Thanks to our friends and contributors from Arizona Estate Planning Attorneys for their insight into guardianship laws.


The Tax Cuts and Jobs Act of 2017 and Your Divorce

If you are considering divorce, you may wonder how the tax act of 2017 could affect your final agreement. Changes have been made in many areas including new tax brackets, modified deductions as well as significant corporate tax changes. A lesser known change is the tax treatment of alimony paid upon divorce.


What is Alimony?

Alimony, maintenance or spousal support (however it is described in your state) represents a payment from a higher-earning spouse to the other spouse for their support after a divorce.


How has Alimony Changed?

Decades ago, it was almost always paid from a husband to a wife for longer periods. In a very long divorce where the wife had no skills, it was sometimes ordered for life. More recently, it is paid from the higher-earning spouse regardless of gender. In addition, the time frame has shortened significantly considering the time needed for the receiving spouse to increase earning capacity through education or experience within a current job.


Changes in Comparing Spouses’ Fault

Until 1969, every state in the country considered the fault of each of the parties which affected property division and alimony payments. This could be abandonment, adultery, extreme cruelty, etc. Now, only approximately half the states take fault of the parties into consideration when determining whether to award alimony. Some states have a hybrid system where the parties may waive a waiting period if they agree to a no-fault divorce. The 2017 tax law did not impact the consideration of fault in alimony.


Alimony Deduction with the Prior Law

The change came from how the payments were treated as taxable income. Under the prior law, alimony, maintenance or spousal support (however it is described in your state) was deducted from the income of the higher-earning spouse and treated as the taxable income of the receiving spouse. By shifting the taxes to the person with the lower tax obligation, the couple paid fewer taxes overall. Our attorneys at Derr & Villarreal have helped couples divorcing couples find an agreed-upon amount of alimony where there was significant disparity in income so that as a couple, they paid less tax.

Here is an example of how it works. Bill is a sales manager who makes $320,000 and Amy is a librarian. They’ve been married for 32 years and have no children. Under the old law, if Bill paid Amy $5,000 per month in alimony, he could deduct $60,000 annually from his $320,000 annual income leaving adjusted gross income of $260,000. His federal tax would be approximately $62,000. If he didn’t deduct it, his federal tax would have been approximately $82,000, which is $20,000 federal tax savings! If Amy included the alimony in her income, her tax would be $15,000. If she didn’t include the alimony, her tax would be $2,000.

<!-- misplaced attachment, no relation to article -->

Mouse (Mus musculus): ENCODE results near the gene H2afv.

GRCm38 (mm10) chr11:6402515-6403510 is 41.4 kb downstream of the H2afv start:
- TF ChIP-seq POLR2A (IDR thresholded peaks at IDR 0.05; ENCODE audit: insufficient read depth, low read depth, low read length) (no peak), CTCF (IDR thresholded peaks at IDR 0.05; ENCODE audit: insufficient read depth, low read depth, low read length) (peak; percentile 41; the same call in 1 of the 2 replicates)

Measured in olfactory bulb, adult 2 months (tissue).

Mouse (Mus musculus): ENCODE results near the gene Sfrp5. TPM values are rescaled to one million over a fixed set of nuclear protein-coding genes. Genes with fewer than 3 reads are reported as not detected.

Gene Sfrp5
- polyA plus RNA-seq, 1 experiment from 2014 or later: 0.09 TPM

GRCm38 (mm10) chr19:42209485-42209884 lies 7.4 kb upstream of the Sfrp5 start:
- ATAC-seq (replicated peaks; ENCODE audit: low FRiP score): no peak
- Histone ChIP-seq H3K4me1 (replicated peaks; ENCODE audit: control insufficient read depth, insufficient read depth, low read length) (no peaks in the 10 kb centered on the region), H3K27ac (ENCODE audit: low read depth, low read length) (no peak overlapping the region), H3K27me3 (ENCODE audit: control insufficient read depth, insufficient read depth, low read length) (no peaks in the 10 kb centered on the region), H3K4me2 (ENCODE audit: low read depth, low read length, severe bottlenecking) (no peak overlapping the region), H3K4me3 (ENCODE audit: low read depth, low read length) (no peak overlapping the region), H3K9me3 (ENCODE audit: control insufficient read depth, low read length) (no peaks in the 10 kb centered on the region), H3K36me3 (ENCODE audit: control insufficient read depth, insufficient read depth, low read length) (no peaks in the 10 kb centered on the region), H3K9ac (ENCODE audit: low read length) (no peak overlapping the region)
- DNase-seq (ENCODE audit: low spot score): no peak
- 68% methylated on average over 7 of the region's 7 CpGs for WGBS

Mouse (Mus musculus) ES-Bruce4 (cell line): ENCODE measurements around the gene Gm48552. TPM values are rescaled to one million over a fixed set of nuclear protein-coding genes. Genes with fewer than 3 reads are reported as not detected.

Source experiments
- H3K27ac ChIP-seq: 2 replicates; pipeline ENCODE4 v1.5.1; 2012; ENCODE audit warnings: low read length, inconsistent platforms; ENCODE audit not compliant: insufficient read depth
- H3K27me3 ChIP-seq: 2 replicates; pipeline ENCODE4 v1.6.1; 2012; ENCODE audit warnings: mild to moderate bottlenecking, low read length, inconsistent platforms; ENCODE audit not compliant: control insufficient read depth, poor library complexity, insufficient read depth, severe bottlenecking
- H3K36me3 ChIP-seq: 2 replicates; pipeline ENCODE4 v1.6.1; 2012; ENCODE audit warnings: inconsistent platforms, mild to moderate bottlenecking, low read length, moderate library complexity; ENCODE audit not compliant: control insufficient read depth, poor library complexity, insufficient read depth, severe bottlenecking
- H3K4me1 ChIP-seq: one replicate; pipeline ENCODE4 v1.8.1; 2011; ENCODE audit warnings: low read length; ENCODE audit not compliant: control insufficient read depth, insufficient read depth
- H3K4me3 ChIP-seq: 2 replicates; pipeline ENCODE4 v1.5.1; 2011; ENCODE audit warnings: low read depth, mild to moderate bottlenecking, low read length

If Bill saves $20,000 and Amy pays an additional $13,000, Bill and Amy together save $7,000 in federal taxes that are never paid by either of them as shown in this table:


SpouseFederal Taxes paid if Bill Deducts AlimonyFederal Taxes paid if Bill does not Deduct AlimonyTaxes Saved
Amy$15,000  $2,000      -$13,000
Taxes saved by deducting alimony       +$7,000


Alimony with the Tax Deduction Eliminated

But under the new law, the government will receive more money from divorcing couples because alimony will no longer be deductible for parties who signed settlement agreements after January 1, 2019. In this new scenario, Bill could pay Amy $5,000 per month but without being able to deduct it, his total federal tax remains at $82,000. (This does not take into effect other tax changes in 2018 such as the elimination of the personal exemption or doubling of the standard deduction.)


The good news is that couples with significant earnings disparity who have decided to divorce can take advantage of the fact that all agreements signed before January 1, 2019 will allow the payer to deduct payments to the recipient.


How is child support determined and is it required?

In Texas a large number, mostly all, family law cases will involve child support. This article is meant to aid in the understanding of how child support is calculated and determined in a general since. Other factors can contribute to the outcome of a specific case such as a family violence finding, disabled child(ren) or even custom access and possession agreements that call for irregular or no child support. Child support and medical support can be ordered by a judge as part of a: divorce case, custody case (called a Suit Affecting the Parent-Child Relationship), paternity case, family violence case or modification case (if there is already a court order pertaining to the child). If you need a family violence protective order call the National Domestic Violence 24 Hour Hotline at 1-800-799-SAFE (7233). They can refer you to help in your community.

Child support is money that the non-primary parent pays to help with the cost of raising a child, such as the cost of food, housing, clothing, school supplies, daycare and activities. To expand, child support is to be paid to the person with whom the child lives the majority of the time; the primary parent or guardian, usually a parent, but not always. The primary or guardian who is entitled to child support is called the “obligee” or “custodial parent.” A parent ordered to pay child support is called the “obligor” or “non-custodial parent.” It is essential to remember that even if there is no court order, both parents are expected to financially support their child. Some non-primary parents have the misunderstanding that because they leave the home or end the relationship with the primary parent that they do not have to pay until an order is granted by the judge for them to do so. A non-primary parent who does not help support the child may be ordered to pay retroactive support to the primary parent.